Minister of Justice Walid Al-Samaani approved the opening of new women’s sections in notary offices, and the creation of special areas to receive women to preserve their privacy.
He also directed the quick preparation of trained female staff to work in women’s sections and notary offices to provide the necessary services with the required speed and accuracy.
Sawsan Al-Qadhi, a Saudi lawyer, believes that there is still a long way to go toward involving women in the Saudi judicial system: “This decision can be helpful in providing assistance for females and provide jobs for female graduates, but its ultimate impact is not enough for us as legal practitioners and lawyers.”
She added, “It is not unusual for women to work in courts in Saudi Arabia; they have always been there, but in charge of minor responsibilities like reconciliation, checking, and guarding. I surely support opening up new fields of work for women, but I believe that women should have decision-making power just like men. We see young Saudi women working everywhere, but the work mechanism always depends on men.”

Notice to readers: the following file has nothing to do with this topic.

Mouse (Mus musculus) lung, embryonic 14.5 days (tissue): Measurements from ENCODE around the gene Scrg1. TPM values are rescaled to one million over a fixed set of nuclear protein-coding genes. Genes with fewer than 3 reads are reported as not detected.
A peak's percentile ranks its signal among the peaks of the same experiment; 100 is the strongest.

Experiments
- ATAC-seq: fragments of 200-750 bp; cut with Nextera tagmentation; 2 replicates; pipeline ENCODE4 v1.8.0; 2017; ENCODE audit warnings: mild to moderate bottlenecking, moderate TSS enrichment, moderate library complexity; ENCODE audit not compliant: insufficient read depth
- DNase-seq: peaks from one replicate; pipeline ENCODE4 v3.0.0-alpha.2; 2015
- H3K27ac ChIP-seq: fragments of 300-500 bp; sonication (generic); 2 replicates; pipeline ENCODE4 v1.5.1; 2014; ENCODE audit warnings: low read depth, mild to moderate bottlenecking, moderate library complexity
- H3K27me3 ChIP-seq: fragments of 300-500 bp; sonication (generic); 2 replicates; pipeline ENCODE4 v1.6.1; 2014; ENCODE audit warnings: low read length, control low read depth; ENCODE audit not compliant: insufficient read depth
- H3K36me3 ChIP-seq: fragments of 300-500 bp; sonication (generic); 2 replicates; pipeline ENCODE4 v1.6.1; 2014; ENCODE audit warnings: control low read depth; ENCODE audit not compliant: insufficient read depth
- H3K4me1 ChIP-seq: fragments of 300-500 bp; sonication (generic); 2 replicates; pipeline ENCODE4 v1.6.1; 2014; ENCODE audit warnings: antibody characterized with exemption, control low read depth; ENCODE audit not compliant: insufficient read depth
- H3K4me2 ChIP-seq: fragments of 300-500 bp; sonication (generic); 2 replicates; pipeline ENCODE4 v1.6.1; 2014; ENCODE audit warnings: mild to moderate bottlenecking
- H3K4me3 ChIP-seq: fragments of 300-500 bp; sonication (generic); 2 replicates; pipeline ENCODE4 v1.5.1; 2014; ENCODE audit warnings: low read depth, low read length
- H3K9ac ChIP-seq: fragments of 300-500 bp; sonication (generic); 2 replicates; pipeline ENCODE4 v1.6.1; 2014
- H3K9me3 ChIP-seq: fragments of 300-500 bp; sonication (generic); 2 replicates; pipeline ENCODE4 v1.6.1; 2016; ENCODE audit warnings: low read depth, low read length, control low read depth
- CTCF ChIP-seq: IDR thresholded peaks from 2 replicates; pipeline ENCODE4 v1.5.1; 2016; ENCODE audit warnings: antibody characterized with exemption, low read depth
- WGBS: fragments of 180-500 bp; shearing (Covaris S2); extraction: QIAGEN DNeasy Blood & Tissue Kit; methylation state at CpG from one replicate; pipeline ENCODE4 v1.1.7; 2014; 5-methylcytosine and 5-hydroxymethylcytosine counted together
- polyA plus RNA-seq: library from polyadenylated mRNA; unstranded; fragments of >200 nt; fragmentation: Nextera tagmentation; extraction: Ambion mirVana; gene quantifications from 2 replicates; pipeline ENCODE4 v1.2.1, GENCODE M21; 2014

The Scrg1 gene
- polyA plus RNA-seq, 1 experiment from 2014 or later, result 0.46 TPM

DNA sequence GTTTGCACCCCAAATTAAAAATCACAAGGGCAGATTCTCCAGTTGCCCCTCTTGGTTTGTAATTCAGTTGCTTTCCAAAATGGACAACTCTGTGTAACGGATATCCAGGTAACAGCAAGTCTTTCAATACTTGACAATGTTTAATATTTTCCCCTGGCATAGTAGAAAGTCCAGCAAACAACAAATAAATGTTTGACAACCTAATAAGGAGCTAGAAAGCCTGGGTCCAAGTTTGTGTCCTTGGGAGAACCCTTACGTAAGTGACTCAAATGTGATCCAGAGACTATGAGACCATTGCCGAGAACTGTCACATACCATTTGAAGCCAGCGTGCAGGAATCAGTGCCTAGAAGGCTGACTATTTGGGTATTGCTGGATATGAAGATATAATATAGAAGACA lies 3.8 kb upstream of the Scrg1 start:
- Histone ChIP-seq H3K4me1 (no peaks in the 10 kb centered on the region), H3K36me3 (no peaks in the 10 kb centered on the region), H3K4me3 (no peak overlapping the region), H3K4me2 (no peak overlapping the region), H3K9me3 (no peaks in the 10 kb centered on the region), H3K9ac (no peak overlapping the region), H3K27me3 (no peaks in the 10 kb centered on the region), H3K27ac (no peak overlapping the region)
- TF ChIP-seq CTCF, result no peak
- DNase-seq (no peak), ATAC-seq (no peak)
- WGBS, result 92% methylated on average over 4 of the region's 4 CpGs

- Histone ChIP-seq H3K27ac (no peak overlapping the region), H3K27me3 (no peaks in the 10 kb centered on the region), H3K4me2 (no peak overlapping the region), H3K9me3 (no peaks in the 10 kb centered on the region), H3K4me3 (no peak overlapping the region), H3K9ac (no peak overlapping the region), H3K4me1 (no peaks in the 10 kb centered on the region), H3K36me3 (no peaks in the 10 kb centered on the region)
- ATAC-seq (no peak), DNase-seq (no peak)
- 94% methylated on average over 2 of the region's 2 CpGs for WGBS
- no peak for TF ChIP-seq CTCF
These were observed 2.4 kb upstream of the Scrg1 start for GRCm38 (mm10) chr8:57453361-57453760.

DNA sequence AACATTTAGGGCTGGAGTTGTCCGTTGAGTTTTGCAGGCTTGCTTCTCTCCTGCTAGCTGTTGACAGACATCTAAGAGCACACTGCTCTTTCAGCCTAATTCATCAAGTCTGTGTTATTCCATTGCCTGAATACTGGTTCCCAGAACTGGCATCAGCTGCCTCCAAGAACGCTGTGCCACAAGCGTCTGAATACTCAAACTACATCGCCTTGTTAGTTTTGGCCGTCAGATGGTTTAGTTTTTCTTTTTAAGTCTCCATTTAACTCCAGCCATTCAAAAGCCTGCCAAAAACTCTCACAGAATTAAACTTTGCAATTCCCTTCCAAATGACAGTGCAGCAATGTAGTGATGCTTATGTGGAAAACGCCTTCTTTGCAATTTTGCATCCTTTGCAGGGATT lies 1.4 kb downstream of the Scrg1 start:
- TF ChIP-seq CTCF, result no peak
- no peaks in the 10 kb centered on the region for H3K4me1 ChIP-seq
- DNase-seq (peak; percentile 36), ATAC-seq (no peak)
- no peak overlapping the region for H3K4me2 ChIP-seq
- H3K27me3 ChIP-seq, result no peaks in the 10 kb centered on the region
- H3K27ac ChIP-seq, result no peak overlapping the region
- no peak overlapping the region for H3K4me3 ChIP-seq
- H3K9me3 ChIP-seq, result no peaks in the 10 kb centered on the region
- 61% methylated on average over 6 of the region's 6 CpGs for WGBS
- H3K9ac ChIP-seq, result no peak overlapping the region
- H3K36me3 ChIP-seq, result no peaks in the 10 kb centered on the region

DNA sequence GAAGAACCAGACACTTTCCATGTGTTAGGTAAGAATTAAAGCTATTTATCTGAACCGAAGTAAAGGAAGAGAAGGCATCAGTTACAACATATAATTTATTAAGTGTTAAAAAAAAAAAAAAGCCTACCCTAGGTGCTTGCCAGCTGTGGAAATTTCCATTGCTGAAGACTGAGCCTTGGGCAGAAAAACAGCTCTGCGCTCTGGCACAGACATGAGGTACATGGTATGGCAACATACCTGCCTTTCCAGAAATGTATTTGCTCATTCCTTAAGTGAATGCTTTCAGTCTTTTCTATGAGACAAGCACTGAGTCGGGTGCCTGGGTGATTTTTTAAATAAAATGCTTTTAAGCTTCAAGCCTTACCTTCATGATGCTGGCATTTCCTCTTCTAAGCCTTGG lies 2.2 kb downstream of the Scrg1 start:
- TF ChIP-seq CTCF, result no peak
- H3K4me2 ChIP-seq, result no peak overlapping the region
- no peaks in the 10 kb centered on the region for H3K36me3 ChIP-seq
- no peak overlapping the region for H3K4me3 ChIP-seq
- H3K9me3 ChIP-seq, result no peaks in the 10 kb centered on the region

Asked about the future of women working in courts, she answered that women may get the chance in the future to work as judicial assistants but they may not be able to get positions beyond than that; it has to do with judicial law, which is known to be a complicated issue.
The Ministry of Justice confirmed that these sections will begin with the opening of a number of these women’s sections in notary offices in Riyadh, Makkah, Madinah, Jeddah, and Dammam, according to Abdul Aziz Al-Naser, an adviser to the minister of justice.
Al-Naser said in an interview on Saudi TV that these jobs will be offered to Saudi females with master’s degrees in different fields, administration, Islamic law, and social disciplines.
He added that this step is unprecedented by the ministry, and it will constantly be evaluated to examine the chance for expanding the female staff, whether in number or position.